gained certain lands that powerful men possessed by force; he won Cotingham and Easton from William Malduit, who held Rockingham castle, and from Hugh of Walteville he won Hirtlingbery, and Stanwick, and sixty shillings yearly out of Oldwinkle. And he increased the number of monks, and planted a vineyard, and made many works, and improved the town; and he was a good monk and a good man, and therefore God and good men loved him. Now will we relate some part of what befell in king Stephen's time. In his reign the Jews of Norwich bought a Christian child before Easter, and tortured him with all the torments wherewith our Lord was tortured, and they crucified him on Good Friday for the love of our Lord, and afterwards buried him. They believed that this would be kept secret, but our Lord made manifest that he was a holy martyr, and the monks took him and buried him honourably in the monastery, and he

performed manifold and wonderful miracles through the power of our Lord, am. he is called St. William.

A. 1138. This year David king of Scotland entered this land with an immense army resolving to conquer it, and William earl of Albemarle, to whose charge the king had committed York, and other trusty men, came against him with few troops, and fought with him, and they put the king to flight at the Standard, and slew a great part of his followers.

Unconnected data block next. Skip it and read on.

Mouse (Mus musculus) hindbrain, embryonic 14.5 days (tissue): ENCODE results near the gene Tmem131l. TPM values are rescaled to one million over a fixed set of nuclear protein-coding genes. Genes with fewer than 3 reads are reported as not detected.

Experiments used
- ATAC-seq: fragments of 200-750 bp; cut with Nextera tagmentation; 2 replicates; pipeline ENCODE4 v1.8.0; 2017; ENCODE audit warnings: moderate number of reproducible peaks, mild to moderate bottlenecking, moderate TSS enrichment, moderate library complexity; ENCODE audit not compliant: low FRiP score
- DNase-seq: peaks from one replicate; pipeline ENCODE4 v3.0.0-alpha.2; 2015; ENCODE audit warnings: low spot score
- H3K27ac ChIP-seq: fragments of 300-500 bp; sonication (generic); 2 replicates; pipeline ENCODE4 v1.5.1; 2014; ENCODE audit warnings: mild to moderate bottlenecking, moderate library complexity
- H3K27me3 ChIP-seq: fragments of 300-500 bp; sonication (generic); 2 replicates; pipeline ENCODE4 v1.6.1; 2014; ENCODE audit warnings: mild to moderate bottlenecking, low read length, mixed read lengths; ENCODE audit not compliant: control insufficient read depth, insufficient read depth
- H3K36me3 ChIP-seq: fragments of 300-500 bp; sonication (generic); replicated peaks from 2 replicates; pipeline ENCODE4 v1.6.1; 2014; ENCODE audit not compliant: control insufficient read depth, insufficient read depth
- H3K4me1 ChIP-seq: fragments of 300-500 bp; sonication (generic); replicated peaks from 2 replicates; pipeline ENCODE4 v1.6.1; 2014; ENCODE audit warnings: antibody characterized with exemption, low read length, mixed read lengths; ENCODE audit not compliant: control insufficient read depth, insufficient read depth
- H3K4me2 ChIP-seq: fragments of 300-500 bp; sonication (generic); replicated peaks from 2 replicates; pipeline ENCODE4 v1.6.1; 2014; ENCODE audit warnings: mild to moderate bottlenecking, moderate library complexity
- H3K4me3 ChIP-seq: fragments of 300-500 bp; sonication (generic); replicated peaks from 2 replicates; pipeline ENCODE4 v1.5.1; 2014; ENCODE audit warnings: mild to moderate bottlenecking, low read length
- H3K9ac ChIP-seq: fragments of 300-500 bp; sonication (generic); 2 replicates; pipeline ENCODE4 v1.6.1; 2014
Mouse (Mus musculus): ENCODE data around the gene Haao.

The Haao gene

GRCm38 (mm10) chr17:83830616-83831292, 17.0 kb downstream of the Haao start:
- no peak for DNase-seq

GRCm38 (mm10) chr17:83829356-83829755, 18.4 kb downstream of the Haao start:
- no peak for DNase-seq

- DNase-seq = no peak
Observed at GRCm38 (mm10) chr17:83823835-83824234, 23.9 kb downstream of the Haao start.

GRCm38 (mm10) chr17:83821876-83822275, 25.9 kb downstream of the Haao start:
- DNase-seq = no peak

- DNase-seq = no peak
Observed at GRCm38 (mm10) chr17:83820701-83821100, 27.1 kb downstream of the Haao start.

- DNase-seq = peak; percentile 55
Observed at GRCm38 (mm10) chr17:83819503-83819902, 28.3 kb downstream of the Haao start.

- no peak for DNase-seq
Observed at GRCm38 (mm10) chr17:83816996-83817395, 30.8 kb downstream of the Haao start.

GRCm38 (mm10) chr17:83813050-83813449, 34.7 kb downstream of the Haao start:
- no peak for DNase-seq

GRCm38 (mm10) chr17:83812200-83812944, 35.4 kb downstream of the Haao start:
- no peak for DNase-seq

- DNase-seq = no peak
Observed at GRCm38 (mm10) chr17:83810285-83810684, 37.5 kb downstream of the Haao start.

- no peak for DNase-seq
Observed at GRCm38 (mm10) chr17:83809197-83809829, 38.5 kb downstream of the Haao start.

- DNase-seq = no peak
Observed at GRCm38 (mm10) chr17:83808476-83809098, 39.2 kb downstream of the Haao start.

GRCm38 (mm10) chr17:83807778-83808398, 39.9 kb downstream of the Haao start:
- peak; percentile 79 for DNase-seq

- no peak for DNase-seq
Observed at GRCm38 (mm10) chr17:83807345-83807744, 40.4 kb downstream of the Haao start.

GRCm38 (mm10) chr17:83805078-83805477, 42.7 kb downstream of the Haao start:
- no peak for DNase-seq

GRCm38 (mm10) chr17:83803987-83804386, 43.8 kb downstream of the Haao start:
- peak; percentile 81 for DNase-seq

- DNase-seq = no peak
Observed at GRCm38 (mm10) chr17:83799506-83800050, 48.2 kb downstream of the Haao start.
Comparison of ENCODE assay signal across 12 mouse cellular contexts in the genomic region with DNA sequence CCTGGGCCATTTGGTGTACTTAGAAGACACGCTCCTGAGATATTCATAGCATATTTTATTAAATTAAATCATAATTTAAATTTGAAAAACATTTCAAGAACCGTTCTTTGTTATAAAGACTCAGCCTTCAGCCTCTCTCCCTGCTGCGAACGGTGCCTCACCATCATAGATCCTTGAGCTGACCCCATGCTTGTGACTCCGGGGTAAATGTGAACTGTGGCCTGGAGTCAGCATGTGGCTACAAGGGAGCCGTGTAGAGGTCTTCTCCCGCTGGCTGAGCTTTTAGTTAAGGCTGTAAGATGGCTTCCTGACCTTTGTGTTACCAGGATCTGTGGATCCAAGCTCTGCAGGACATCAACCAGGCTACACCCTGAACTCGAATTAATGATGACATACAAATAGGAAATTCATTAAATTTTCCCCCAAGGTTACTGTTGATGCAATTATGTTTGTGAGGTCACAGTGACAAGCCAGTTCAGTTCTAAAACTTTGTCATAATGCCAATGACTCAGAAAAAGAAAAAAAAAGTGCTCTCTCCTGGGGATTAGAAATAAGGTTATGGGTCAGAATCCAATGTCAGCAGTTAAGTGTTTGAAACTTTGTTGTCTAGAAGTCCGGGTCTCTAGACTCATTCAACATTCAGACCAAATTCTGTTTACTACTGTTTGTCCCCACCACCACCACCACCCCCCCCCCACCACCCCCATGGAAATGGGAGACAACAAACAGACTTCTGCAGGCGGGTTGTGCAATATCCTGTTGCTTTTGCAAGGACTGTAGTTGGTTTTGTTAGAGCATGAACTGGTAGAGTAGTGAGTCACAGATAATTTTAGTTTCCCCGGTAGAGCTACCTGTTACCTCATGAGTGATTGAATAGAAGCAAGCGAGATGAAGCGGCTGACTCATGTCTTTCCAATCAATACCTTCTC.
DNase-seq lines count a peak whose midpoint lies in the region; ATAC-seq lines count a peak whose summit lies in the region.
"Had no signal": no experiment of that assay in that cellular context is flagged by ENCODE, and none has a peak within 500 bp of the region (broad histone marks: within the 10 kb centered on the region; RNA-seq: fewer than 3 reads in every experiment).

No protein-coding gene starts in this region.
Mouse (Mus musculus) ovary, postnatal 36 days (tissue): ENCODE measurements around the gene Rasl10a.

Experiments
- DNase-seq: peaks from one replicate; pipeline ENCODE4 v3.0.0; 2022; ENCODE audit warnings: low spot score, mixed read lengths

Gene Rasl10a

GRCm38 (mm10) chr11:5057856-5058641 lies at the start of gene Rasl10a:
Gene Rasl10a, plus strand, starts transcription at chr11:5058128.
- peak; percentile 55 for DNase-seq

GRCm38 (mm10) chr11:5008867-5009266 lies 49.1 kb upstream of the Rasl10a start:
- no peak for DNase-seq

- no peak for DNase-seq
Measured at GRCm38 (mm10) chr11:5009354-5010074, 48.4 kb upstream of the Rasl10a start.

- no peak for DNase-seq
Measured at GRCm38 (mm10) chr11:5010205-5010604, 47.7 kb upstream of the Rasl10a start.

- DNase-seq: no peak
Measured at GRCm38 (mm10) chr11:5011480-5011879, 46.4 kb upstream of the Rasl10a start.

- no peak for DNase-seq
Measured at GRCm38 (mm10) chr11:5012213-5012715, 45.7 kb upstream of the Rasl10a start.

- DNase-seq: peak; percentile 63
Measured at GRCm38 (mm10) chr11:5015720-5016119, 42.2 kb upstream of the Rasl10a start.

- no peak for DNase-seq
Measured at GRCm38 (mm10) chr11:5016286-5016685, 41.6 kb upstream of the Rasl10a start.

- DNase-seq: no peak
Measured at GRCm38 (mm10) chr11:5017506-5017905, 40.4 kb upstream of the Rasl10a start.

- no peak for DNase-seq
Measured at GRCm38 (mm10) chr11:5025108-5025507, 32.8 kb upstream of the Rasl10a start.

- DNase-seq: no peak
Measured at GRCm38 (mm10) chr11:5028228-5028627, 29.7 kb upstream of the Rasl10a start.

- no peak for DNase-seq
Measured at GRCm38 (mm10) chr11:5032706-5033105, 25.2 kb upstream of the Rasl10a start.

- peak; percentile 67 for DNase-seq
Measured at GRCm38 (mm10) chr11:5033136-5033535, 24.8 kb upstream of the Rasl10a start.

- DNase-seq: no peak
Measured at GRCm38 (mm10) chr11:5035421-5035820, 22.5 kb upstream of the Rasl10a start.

A. 1140. This year Stephen attempted to take Robert earl of Gloucester the son of king Henry, but failed, for Robert was aware of his purpose. After this, in Lent, the sun and the day were darkened about noon, when men eat, so that they lighted candles to eat by. This was on the 13th before the Kalends of April, and the people were greatly astonished. After this William archbishop of Canterbury died, and the king made Theobald, abbat of Bec, archbishop. Then there arose a very great war between the king and Randolph earl of Chester, not because the king did not give him all that he could ask, even as h. did to all others, but that the more he gave them, the worse they always carried themselves to him. The earl held Lincoln against the king, and seized all that belonged to the king there, and the king went thither, and besieged him and his brother William de Romare in the castle and the earl stole out and went for Robert earl of Gloucester, and brought him thither with a large army; and they fought furiously against their lord on Candlemas-day, and they took him captive, for his men betrayed him and fled, and they led him to Bristol, and there they put him into prison and close confinement. Now was


all England more disturbed than before, and all evil was in the land. After this, king Henry's daughter, who had been empress of Germany, and was now countess of Anjou, arrived, and she came to London, and the citizens would have seized her, but she fled with much loss. Then Henry bishop of Winchester, king Stephen's brother, spake with earl Robert and with the empress, and swore them oaths that he never more would hold with the king his brother, and he cursed all those that did hold with him, and he said that he would give up Winchester to them, and he made them come thither. But when they were in that place Stephen's queen